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January 6, 2012, 12:13 
urgent questions: Best turb model for external bluff body

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Daniel WEI (老魏)
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Dear all,
I can't get a good and consistent result from my simulations, so this makes me to think about in general the capability of turbulence modeling in more detail. Here are some big questions from an engineer's viewpoint: Take a flow around square cylinder as an example. 1. To date, which model is the best RANS turbulence modeling? Best as it is so reliable, that you would go for it definitely if you need accuracy, OR best as it is reliable and also a good efficiency. 2. Does 2DLES make any sense? I think mathematically, it is wrong, but I found it do can produce some nottoobad results for turbulence comparing with 2D(U)RANS. And also a better spectrum than the RANS even for 2D simulations. 3. So, in 2D simulations (mesh is 2D, I mean), Will you go 2DLES, or 2D URANS? 4. The difficulty is this, I (in civil engineering) am not JUST interested in mean Cd, but also rms values of Cl and Strouhal number and even the high frequency signal as in wind tunnel, which I found it is so easy to get a smooth curve of lift coeff from the RANS and also a low RMS value of Cl. Any experience and advice? Many many thanks
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January 14, 2012, 12:24 

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Hi,
Thats a very good question, without a definite answer. Suggest you look at the "European Research Community on Flow, Turbulence and Combustion" database of validation results: http://uriah.dedi.melbourne.co.uk/w/...ular_obstacles Then there is also G. Iaccarinho et al. / Int. J. Heat and Fluid Flow, 24, (2003) 147156 "Reynolds averaged simulation of unsteady separated flow". They obtain good results from RANS using a v2f model. I understand your concern in obtaining the actual flow field rather than the statistics, which would point your away from RANS. The contributor to the first link is interested in environmental flows, which is why LES is the least in the computational science. I don't think that 2D LES is worthwhile pursuing due to the highly three dimensional nature of turbulence, especially the flow around these objects. Thats my opinion, anyway.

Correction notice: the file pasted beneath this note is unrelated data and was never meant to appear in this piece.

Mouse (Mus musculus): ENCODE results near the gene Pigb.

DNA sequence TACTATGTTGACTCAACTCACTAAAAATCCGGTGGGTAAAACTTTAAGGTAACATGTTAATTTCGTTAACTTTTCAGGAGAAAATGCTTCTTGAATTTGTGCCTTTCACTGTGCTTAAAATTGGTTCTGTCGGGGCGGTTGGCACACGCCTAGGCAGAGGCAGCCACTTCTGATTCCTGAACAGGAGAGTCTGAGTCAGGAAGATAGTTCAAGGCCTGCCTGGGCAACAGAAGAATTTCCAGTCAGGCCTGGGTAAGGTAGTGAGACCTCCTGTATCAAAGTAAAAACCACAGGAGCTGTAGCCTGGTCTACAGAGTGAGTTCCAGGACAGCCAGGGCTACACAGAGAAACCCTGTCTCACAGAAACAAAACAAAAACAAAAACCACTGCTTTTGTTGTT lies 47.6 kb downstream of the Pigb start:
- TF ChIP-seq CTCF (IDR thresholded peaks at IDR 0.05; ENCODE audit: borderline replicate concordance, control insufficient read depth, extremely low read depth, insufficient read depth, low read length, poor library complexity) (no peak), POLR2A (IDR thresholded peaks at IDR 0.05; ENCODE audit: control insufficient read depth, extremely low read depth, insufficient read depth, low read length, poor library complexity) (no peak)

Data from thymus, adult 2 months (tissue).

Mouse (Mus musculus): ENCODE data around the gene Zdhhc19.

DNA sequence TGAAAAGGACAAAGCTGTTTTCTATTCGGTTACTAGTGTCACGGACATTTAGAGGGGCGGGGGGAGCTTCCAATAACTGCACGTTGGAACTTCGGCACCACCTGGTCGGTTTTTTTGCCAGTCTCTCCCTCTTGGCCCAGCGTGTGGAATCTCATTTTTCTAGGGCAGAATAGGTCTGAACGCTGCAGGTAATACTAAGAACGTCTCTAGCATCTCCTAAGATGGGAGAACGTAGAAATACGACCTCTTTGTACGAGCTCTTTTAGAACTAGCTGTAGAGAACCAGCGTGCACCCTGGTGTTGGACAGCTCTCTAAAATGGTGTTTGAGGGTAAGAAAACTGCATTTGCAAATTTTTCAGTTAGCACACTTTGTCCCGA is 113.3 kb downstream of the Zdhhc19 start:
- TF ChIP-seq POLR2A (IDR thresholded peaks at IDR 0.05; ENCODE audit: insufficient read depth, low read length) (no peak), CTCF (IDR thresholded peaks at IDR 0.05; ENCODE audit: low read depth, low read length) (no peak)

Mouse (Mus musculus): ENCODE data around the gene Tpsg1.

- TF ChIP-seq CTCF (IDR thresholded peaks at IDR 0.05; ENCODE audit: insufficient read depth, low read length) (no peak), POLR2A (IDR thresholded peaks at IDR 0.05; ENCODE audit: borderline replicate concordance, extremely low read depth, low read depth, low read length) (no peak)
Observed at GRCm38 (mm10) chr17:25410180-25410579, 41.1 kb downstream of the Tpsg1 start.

January 14, 2012, 13:13 

#3 
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Daniel WEI (老魏)
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Thanks for your reply. I noticed that recently, the LRN turb models are becoming popular.
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~ Daniel WEI  Boeing Research & Technology  China Beijing, China 

January 15, 2012, 07:54 

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Hi Daniel,
Turbulence modelling is a huge field. I understand that you are looking for a simple answer, that 'X' turbulence model is the one for you. At least from my experience, it is very difficult to answer that question. No turbulence model will ever work unless you thoroughly scrutinize it and understand the underlying assumptions and limitations of it. Low Reynolds Number models, High Reynolds Number models, linear eddy viscosity models, nonlinear eddy viscosity models, models not employing the RANS method, DES, LES, etc are all out there. The way I would go about your problem would be to find a paper that has a similar geometry and starting out from there. I've quoted two good references, and there are plenty more out there. Maybe someone more into environmental flows may provide a more specific paper. Additionally, turbulence models are very sensitive to boundary conditions, so hopefully the paper you start out from specifies their boundary conditions. Hope this helps 

January 15, 2012, 19:58 

#5 
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Daniel WEI (老魏)
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Thank you very much, aerospaceman.
I will find some good quality papers to start.
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~ Daniel WEI  Boeing Research & Technology  China Beijing, China 

January 26, 2012, 07:13 

#6 
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Rami BenZvi
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The ultimate solution, of course, is using DNS, which avoids turbulence model altogether... This is however rarely practical. Check if your problem can be analyzed by DNS (you did not mention your Re No.). If not  find the best experience of others on a problem as near as possible to yours.


January 29, 2012, 18:37 

#7  
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heidar jafarizadeh
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Quote:


January 29, 2012, 18:40 
RANS model

#8 
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heidar jafarizadeh
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Hello
I have a good exprience on Rans models and i suggest the RSM as the accurate and the RNG as the more optimized model 

January 29, 2012, 18:42